Tag: information architecture

  • Everyone makes IA – running a team away day

    Everyone makes IA – running a team away day

    Before you read this post. Choose a card. Remember it. In December 2014, just before Christmas, the UXA team at the BBC took on the challenge of convincing 120 UX designers that they all make information architecture. IA is a specialism. But it also underpins all user experiences. I wanted to give UX designers the confidence to […]

  • Content discovery and consumption – delivering the virtuous circle

    Content discovery and consumption – delivering the virtuous circle

    The main challenges for online audiences of the future (and content publishers) isn’t finding content, it’s finding (and recommending) the right content. The homepage is dead. Or perhaps now every page is a homepage. But what does that tell us? This post is about three stages of the user experience – content discovery, consumption and […]

  • Trends for 2014 – Storytelling in UX design

    Trends for 2014 – Storytelling in UX design

    After reviewing submissions for IA Summit 2014 it occurred to me that this might be a good opportunity to think about trends for the coming year. This is the final trend, and probably not so much a trend as the way I like to think about the world generally, but it helps out at work too. […]

  • What’s a user experience architect at the BBC do?

    What’s a user experience architect at the BBC do?

    What is information architecture? In my experience it’s a question that information architects aren’t too confident answering. It’s ironic that for a professional discipline so focused on classification we sometimes have a hard time describing what it is we do. I make information architecture. I’m a user experience architect at the BBC. But how can you […]

  • Information architecture principles

    Information architecture principles

    Information architecture attempts to create spaces from ideas. We take mental models and try to build digital structures that formalise these thoughts. Sometimes it seems like we’re creating spaces which force users to adopt a specific perspective. From these fixed perspectives they can move around our sites and products. But really, we only ever provide […]

  • Information architecture and omnipresence

    Information architecture and omnipresence

    Information architecture often creates structured, domain-centric spaces. Putting a page (especially an aggregation) at the end of a link in a menu creates a ‘space’ and implies this is where the content lives. I know that sometimes, structure is good. Structure helps users. But what about when things live in multiple places, or serve multiple user needs? […]

  • Trajectories at the BBC – after two days*

    Trajectories at the BBC – after two days*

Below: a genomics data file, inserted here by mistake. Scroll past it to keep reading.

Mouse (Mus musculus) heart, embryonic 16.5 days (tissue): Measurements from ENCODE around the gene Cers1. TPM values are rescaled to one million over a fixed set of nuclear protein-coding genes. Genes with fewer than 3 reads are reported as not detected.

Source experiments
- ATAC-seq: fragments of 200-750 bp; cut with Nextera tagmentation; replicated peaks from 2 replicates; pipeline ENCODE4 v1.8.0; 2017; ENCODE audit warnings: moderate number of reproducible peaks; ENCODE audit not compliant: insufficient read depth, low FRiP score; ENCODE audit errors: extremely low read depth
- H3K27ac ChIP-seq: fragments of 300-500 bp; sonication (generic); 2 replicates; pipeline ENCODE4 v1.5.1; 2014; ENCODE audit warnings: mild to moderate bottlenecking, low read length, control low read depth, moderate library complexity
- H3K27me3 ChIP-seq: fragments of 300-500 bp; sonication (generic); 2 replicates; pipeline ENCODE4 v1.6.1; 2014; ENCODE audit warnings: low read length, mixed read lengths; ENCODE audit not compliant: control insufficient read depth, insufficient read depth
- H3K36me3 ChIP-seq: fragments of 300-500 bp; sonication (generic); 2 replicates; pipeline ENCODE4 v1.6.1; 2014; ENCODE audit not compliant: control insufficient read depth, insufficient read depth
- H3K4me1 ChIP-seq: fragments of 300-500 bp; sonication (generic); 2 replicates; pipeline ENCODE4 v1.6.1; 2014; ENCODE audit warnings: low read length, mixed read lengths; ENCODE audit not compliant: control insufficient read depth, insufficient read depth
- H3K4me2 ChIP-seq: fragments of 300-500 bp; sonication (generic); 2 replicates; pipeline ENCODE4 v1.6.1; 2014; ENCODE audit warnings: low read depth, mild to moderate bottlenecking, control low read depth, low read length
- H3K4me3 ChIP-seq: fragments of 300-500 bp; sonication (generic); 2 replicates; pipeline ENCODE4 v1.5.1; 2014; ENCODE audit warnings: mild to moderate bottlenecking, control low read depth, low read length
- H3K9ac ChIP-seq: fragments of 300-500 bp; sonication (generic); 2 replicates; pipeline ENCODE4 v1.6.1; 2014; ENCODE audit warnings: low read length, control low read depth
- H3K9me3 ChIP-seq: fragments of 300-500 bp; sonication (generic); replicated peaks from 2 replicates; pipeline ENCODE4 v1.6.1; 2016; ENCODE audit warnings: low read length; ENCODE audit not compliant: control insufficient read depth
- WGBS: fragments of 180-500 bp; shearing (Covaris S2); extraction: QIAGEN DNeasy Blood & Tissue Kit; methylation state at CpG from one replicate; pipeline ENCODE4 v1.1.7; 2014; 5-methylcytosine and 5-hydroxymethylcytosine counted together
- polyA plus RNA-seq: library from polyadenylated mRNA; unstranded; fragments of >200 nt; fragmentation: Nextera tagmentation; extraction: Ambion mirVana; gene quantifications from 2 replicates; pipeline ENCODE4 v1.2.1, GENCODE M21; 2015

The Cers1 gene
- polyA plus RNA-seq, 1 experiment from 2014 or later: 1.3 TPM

Steve Benford describes Trajectories as offering a new way of thinking about the design of extended user experiences. I think the more ways we have to think about the design of experiences the better. Structured methods for interrogating the result of our designs forces us to move our focus from the design of objects to […]

  • User experience architect or Information architect?

    User experience architect or Information architect?

    Something about me changed recently. My job title changed and I went from being an Information architect (IA) to being a User Experience architect (UXA). But what’s in a name? I think words matter. Good words become invisible, when the symbol so closely resembles the reality it stands for that translation becomes unconscious and things […]

  • Heuristics isn’t a dirty word

    Heuristics isn’t a dirty word

    Jargon annoys me. Especially when someone tries to “namify” a process in a way that seeks to own and obscure the method rather than reveal it. I’d love to find it funny and be flippant that professional practise gets obscured by jargon. But too often giving a name to a process implies that the thing […]

  • Unexplored trajectories in experience design

    Unexplored trajectories in experience design

    Experiences provoke responses as you move through them. They’re interactive and the level and type of interaction fluctuates. Designing experiences asks us to think about this ebb and flow, consider the categories of interaction and engineer an experience that will channel and shape the user response. We afford experiences. But users create them. Forrest Gump […]

  • Invisible art, intrinsic motivation

    Invisible art, intrinsic motivation

    10,000 hours Imagine waking up at 8am practising something for 12 hours, going to bed, getting up in the morning and doing it all over again. Imagine eating soup, wearing the same pants everyday* and avoiding all distractions. Imagine that you take weekends off, but use them to visit your Aunty Doris, who you hate. […]